This is a common phrase among team athletes and the military (or so I’ve heard) made popular by The Rock.
It’s important in many scenarios especially in the scope of team sports, since if you don’t do your job, or try to do someone else’s the system, play, framework falls apart. I use it all the time with the teams I coach, or have coached.
I’m not a fan of Lean In, not because I don’t favor it but because I just don’t care what Sheryl thinks is right. Apparently neither does Penelope.
Penelope finishes her post with this statement:
“We don’t need a role model. We need a role. Each of us wants to feel like we found our spot, what’s right for us. And it’s not helping to have to justify our choices to anyone but ourselves.”
I have to agree. I’ve been asked “Who is your role model?” dozens of time, and I always struggle to answer the questions. I typically respond with: “I admire Muhammad Ali” or something along the lines of “Seems like (pick your person here) is doing righteous work, or living a good life, etc.”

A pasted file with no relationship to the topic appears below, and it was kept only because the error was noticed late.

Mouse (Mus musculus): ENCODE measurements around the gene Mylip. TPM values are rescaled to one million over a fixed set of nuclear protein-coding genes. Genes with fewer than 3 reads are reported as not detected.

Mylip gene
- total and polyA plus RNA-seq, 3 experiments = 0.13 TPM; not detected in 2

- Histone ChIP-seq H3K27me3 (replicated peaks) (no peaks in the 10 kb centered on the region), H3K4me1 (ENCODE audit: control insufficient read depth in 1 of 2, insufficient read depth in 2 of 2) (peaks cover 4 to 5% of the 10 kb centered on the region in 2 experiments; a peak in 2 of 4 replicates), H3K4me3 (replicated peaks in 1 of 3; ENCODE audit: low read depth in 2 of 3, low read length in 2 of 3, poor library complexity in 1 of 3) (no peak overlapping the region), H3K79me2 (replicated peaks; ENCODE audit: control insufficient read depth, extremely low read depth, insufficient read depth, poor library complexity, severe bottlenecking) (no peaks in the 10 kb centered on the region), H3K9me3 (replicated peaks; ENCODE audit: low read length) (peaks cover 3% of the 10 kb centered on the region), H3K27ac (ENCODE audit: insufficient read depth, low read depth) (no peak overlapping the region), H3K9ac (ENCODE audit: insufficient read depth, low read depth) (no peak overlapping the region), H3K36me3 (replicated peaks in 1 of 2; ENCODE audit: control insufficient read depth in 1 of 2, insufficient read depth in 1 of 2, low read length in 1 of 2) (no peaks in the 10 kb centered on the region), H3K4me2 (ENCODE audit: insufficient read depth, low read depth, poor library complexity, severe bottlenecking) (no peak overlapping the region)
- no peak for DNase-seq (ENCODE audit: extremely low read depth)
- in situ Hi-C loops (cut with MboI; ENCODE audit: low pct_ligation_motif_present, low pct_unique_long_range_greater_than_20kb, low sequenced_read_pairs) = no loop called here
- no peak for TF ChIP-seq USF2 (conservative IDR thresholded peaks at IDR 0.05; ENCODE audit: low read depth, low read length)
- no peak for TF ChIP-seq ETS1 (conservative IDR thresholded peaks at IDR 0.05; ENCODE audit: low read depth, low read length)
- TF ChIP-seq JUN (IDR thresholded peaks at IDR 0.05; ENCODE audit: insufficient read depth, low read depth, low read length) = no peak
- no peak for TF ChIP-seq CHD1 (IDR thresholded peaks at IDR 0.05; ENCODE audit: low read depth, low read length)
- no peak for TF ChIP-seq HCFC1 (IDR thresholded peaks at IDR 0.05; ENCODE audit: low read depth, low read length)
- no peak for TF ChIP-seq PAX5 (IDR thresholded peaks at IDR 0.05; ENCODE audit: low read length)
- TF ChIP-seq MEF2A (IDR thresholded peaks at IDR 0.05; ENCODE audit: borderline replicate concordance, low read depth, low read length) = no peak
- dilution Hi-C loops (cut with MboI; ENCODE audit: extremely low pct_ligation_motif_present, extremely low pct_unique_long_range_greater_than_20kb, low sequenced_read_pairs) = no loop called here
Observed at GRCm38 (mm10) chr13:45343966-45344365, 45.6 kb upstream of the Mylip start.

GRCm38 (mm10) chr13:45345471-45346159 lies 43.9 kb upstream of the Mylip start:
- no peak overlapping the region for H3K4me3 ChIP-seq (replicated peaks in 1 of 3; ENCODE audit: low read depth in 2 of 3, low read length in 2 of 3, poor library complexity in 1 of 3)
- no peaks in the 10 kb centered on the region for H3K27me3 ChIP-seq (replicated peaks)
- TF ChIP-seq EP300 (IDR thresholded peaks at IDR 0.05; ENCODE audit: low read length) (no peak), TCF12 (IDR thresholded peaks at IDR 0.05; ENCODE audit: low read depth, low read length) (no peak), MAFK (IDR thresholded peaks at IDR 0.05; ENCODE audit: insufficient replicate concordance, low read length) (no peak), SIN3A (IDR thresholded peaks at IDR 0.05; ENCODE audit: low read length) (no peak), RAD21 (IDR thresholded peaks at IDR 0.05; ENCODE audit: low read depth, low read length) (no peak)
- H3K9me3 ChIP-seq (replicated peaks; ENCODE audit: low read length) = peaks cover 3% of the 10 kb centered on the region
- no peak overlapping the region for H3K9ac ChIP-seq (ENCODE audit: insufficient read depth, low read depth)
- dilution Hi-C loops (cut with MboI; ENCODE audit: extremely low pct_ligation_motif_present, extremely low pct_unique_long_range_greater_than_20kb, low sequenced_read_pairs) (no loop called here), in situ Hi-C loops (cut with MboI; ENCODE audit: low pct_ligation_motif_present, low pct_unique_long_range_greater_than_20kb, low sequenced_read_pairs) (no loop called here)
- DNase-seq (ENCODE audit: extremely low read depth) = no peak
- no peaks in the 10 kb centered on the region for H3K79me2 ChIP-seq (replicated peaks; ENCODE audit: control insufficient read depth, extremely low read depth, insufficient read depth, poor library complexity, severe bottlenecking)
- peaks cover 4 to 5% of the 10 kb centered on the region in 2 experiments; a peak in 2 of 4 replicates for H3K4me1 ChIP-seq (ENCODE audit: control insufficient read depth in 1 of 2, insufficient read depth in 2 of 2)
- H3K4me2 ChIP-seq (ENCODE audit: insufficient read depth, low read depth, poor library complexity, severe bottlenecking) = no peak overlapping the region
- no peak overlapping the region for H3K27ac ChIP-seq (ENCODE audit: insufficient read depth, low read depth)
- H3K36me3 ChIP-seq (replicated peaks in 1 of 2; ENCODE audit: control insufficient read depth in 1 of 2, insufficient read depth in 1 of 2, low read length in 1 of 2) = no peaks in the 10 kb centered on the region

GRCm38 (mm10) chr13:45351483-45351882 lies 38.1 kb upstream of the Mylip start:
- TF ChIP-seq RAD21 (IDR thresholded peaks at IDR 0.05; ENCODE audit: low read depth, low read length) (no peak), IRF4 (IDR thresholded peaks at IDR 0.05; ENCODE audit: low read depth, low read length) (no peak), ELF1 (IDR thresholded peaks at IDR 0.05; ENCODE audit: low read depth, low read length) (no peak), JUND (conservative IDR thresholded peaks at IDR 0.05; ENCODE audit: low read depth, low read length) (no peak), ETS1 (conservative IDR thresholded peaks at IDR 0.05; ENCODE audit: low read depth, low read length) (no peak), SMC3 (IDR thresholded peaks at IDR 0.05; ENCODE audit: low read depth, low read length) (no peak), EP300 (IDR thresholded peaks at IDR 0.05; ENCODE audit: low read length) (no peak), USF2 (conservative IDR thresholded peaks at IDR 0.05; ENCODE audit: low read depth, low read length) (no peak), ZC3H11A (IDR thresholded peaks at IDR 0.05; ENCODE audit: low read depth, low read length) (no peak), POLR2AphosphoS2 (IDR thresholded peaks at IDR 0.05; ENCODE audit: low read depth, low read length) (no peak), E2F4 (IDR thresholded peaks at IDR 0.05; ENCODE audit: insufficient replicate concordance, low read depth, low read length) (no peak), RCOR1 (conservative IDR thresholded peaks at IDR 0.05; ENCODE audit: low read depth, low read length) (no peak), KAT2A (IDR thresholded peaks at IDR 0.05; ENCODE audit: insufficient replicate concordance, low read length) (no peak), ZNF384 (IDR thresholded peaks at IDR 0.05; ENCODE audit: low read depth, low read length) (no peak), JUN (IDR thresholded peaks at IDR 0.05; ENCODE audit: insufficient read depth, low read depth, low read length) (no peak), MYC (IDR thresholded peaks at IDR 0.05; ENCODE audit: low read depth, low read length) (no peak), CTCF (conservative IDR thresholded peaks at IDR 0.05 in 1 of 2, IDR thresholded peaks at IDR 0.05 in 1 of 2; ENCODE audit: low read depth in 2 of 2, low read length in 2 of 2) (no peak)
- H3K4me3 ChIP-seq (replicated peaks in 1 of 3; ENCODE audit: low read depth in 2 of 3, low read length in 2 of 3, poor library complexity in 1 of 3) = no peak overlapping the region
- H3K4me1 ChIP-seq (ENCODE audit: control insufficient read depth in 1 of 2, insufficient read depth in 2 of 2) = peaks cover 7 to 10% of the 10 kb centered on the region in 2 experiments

Penelope answered my own question as to why I struggle with this question. It’s because I agree with what she says so plainly. We should all just know OUR role, find it, live it, be proud of it. And stop worrying about what everyone else thinks about it. If it’s truly right for you, then it’s right, period.
The hard part of all this is being honest with and then true to yourself. Find your role, (it may take a few tries…) then Live It. Fully and Proudly.
With respect to writing, your characters need to know their roles too. Strong characters throughout your story, must all have a story of their own, they have a role to play for themselves but also in your story. Find out what that is for all of them. Then get to writing…your role is the storyteller!
-Brian (still finding my role…)